I Didn’t Mean You

An acquaintance of mine posted a fat joke on their online journal:

Doctor: At a healthy weight, I should be able to feel your ribs.

Fat Patient: Do McRibs count? What about baby back?

Personally, I think the joke is unfunny for many reasons — relying on tropes and relying on painfully obvious punchlines, to name a couple. But it was the commentary that got me the most:

If you’re fat enough that your doctor is lecturing you about your weight, it is time to cut out the McDonald’s, amirite?

Which, as someone who’s had doctors and other health care professionals lecture me about my weight in any number of circumstances (while I was eating too few calories, without knowing how much I ate or exercised, as I’ve continued to increase my physical strength and endurance, in the absence of any blood pressure/blood glucose/cholesterol/etc. readings that would indicate health problems), I’m pretty much no longer willing to accept doctors — or joke tellers or joke commentators — at their word. So I replied:

Not sure if you remember, but there was a time when I broke my foot (slipping on a household object) and was first thing lectured by the ER doc that I needed to lose 50 pounds. I’m fat: some doctors are prejudiced against fat. Sometimes, hearing the weight lecture means nothing useful in terms of changing diet or exercise.

For whatever it’s worth, I’m kind of over the “fat lectures for concerns that are incredibly likely not fat=related” phenomenon. I haven’t received other types of fat lectures from health care providers, so I don’t know how I’d react to those. Shit, maybe the novelty would amuse me.

I’m also kind of over people pretending my body size is not a real thing in the world. My clothing size is firmly plus, and my BMI has both feet planted in the obese camp. Those are the cold hard numbers of women’s fashion (always So. Consistent. from brand to brand) and weight divided by height-squared (with a coefficient if not using metric). There’s freedom in calling a body what it is without stigma, but there’s also stigma unacknowledged, which is why it’s not so great when someone’s response to that is:

I didn’t mean you! I was talking about people who don’t do anything about their weight then act surprised when docs call them on it.

Well, yes — all of that is a legitimate description of me.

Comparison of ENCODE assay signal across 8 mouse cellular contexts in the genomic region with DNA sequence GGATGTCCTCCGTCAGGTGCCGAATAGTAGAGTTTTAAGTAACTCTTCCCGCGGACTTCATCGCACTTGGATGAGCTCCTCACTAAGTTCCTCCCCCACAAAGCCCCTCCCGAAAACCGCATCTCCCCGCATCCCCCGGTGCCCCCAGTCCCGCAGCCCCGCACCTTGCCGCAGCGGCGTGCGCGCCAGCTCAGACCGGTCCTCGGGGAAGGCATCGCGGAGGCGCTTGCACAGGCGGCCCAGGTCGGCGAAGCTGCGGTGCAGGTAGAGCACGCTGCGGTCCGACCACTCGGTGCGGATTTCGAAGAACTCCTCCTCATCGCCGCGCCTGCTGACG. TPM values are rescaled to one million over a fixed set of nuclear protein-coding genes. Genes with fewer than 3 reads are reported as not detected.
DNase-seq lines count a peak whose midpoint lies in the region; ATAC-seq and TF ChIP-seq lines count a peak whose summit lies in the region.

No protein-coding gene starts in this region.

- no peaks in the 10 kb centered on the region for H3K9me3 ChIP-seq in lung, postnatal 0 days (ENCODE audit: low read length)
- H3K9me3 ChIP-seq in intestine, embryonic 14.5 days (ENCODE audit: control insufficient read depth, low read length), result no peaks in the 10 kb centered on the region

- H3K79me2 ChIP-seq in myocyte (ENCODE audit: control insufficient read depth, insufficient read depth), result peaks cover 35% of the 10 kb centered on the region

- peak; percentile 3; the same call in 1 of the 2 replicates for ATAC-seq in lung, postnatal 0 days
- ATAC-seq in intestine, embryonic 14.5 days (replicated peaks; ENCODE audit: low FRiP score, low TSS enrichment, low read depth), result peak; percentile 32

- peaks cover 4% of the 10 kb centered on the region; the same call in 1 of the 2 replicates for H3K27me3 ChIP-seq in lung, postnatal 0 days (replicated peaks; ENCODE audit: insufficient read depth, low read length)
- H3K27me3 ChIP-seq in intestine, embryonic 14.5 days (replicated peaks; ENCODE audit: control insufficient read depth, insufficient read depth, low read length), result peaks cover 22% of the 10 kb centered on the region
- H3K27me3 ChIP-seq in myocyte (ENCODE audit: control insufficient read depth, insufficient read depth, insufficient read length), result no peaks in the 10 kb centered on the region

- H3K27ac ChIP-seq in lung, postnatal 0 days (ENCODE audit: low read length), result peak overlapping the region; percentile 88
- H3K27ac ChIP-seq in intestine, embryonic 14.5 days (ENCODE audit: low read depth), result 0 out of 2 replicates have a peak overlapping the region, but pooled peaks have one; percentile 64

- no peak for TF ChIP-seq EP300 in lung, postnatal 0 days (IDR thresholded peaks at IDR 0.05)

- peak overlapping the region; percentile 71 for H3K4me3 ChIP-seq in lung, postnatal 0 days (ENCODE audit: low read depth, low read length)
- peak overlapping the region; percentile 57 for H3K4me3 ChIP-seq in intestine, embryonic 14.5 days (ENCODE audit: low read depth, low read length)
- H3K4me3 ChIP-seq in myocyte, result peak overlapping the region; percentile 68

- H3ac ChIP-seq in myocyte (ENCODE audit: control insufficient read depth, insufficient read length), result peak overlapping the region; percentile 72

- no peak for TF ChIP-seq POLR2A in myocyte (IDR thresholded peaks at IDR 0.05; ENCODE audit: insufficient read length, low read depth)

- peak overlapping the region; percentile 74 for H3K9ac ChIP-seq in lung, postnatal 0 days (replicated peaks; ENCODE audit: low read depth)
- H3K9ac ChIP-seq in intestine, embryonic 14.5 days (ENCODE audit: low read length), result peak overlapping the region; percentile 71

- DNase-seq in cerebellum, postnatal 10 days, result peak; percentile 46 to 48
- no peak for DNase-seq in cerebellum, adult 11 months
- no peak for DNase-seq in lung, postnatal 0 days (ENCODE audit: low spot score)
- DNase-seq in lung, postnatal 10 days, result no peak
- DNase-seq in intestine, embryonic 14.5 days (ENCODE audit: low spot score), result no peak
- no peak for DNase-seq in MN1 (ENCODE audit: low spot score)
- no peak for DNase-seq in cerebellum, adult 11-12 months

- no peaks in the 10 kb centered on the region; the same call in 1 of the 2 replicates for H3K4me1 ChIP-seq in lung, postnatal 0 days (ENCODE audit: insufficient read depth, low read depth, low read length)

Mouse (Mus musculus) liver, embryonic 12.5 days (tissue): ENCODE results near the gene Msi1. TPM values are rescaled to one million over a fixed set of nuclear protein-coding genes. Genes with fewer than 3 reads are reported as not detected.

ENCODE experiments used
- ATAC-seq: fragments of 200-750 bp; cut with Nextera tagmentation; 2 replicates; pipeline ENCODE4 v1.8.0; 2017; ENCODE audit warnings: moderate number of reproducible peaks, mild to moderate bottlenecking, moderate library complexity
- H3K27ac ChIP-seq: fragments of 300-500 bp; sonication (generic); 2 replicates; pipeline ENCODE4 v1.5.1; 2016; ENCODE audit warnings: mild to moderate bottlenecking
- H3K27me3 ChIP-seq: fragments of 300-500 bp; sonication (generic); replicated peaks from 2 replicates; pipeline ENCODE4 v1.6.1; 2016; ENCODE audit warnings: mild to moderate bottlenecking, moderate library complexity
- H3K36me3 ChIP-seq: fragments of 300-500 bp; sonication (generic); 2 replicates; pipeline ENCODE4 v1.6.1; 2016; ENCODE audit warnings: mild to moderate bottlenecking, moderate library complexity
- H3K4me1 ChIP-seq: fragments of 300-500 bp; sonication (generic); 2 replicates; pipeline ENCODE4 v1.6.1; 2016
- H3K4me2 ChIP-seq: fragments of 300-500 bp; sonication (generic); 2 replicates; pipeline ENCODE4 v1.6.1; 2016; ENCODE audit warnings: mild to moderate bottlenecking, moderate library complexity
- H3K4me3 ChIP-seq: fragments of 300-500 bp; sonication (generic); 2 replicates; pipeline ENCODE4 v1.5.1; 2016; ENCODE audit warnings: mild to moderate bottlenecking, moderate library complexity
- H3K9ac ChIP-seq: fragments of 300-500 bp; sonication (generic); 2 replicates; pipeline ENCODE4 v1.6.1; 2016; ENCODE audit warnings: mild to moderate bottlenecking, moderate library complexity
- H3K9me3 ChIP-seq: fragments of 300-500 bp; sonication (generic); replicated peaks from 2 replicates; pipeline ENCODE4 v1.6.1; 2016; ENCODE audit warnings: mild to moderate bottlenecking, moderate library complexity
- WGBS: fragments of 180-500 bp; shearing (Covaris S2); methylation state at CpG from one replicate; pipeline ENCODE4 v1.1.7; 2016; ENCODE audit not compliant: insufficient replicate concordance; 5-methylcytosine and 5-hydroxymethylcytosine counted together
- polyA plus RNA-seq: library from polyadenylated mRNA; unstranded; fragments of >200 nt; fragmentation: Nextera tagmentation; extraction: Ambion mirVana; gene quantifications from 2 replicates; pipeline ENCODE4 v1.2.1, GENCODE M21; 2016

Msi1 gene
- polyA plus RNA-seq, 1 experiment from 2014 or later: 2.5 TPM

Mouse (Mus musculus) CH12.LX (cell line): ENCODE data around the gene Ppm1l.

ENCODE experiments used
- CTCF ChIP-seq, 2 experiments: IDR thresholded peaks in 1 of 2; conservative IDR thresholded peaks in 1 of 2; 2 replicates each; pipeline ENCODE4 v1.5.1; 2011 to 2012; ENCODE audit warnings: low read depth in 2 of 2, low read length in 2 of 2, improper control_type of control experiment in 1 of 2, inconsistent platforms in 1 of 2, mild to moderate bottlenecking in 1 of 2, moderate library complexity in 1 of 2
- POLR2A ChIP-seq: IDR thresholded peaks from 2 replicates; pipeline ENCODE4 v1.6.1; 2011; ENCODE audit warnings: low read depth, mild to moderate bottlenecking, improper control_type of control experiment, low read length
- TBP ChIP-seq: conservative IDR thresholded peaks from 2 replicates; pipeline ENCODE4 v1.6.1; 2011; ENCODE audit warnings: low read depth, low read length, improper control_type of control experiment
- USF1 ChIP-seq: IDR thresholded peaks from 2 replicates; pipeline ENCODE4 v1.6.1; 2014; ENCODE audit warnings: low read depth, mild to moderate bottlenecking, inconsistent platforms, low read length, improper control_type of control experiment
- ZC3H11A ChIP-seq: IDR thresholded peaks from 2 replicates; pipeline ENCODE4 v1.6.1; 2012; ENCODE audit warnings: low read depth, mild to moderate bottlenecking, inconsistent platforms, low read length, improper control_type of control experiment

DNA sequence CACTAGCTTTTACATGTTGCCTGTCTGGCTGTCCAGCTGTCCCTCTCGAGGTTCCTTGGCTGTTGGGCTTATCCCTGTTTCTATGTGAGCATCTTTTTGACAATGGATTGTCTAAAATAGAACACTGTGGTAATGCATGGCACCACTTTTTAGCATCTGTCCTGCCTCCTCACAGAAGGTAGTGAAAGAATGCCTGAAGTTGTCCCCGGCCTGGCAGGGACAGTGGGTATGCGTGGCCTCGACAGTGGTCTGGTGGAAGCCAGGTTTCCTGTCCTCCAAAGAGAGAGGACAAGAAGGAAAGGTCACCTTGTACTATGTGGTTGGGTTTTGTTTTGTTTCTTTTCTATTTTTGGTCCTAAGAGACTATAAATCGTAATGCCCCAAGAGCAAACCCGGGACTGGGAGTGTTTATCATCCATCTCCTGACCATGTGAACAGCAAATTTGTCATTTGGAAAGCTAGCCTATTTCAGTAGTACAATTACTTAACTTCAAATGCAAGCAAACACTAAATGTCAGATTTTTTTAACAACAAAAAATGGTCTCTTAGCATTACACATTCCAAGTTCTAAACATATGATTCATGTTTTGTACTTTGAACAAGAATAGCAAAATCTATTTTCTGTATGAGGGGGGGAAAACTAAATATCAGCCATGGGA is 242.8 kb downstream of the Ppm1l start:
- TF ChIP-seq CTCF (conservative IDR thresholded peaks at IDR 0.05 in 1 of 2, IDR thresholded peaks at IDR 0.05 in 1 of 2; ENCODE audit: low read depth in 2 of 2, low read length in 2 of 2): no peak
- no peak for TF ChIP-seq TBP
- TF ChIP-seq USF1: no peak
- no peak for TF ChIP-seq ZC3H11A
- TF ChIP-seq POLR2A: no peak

First, WTF? I’m honestly not sure how that’s a legitimate conclusion from the conversation.

Second, I’m not doing anything about my weight right now, except eating in a way that fuels my life and exercising (almost) as much as I want in a way that contributes to both physical and mental health. My weight has not substantially changed in something like 10-11 months, which is as long as I’ve been keeping (basic) track.

Third, and perhaps most importantly, when someone calls into play — and indeed legitimizes — a form of social stigma and denial of medical care that I myself have experienced, then yes, you did mean me. Because I’m pretty much there in most of the justifications I’ve heard:

  • I’m talking about obese people.
  • I’m talking about people who don’t try to lose weight.
  • I’m talking about people who claim they’re healthy in spite of what they weigh.

You know — me.

Other people don’t get to pick and choose the parts of me they are or aren’t talking about — or to.

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I'm here. I like stuff. Some other stuff, I like less.

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6 comments on “I Didn’t Mean You
  1. That IS a terrible joke. Would anyone laugh at that?!

    In this case, maybe “I didn’t mean you!” translates to “Damn, I didn’t expect anyone to call me out, and now I have to scramble for an explanation!”

    • Tori says:

      Yup. I’ve encountered a fair number of folks who make weight or size related comments, apparently thinking one or more of the following:

      • Fat people are not fully recognized human beings but are basically humorous or distancing tropes.
      • Not recognizing that some of the people they know (and care about) are fat.

      When they are greeted with the reality of these assumptions, it can spur some backpedaling.

  2. Seriously, what a stupid joke. I have been inside any fast-food place for over 5 years. And that did precisely nothing for my weight.

    I’m not surprised that such jokes appear, though. I recently had a reader on my blog talk about staying thin as “a major achievement.” With this kind of mentality, a healthy discussion of weight is still very far away from us.

    • Tori says:

      I always roll my eyes when people ask how often I’ve been inside a fast food restaurant recently because they seem to want to cite that alone as “proof” that my diet is loaded with too much calories/fat/sodium/etc. In reality, the single item I’m most likely to order at any restaurant, fast food included? Black coffee.

  3. Miriam says:

    People acting surprised when doctors call them out about their weight? Does that even happen? I’m pretty sure it’s impossible to be overweight and not realize it in this society.

    • Tori says:

      I have been surprised a few times, but largely when doctors have attributed to my weight something that was likely or almost certainly not weight related. For example, bad periods (which I’ve had since I was borderline underweight as an adolescent and which turned out to be endometriosis) and the previously mentioned broken foot (which was caused by slipping on a vibrator and going airborne for a little bit). So it’s not that I was surprised that those doctors mentioned it at all but that they used it as an explanation where it didn’t make so much sense.

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